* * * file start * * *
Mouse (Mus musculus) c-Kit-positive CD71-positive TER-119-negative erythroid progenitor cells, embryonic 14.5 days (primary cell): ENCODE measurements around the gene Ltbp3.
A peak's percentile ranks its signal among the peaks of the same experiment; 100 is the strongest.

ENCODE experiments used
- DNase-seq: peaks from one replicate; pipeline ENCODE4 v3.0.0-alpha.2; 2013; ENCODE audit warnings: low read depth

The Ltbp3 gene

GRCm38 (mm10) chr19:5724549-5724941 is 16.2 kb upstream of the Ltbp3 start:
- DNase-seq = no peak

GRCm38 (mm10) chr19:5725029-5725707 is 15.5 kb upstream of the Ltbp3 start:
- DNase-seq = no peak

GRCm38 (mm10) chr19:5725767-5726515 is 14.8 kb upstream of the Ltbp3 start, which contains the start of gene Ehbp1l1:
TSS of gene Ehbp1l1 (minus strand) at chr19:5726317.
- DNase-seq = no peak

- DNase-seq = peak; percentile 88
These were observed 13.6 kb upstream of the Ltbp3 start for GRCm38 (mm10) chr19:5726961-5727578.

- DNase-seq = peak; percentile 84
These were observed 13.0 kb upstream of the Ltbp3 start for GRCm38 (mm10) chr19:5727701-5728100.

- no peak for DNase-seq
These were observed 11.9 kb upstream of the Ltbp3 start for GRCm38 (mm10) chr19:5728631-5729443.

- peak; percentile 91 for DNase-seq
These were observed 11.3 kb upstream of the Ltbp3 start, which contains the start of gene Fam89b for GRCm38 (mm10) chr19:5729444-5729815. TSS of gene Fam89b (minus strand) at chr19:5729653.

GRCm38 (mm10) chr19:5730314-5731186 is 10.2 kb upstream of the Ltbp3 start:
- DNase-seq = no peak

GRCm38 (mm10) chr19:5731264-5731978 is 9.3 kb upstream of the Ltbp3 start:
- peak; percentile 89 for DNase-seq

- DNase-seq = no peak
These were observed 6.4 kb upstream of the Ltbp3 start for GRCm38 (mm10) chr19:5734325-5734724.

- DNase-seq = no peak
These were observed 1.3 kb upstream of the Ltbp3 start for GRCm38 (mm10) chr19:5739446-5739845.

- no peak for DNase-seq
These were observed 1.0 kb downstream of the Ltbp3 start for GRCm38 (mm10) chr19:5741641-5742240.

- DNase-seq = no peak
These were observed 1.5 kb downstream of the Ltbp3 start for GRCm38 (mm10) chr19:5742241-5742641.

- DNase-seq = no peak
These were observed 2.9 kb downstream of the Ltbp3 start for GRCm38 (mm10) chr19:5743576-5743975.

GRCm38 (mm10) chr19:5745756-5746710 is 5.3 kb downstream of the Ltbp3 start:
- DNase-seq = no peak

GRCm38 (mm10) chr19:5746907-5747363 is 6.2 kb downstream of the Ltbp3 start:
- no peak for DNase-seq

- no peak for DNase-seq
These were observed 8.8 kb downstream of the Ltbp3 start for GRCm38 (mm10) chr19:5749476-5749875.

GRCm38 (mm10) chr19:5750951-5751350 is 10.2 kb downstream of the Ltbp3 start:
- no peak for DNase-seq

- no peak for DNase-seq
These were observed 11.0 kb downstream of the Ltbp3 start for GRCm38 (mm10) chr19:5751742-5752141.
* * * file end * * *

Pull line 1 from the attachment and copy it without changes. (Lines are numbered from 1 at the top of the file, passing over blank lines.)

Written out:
Mouse (Mus musculus) c-Kit-positive CD71-positive TER-119-negative erythroid progenitor cells, embryonic 14.5 days (primary cell): ENCODE measurements around the gene Ltbp3.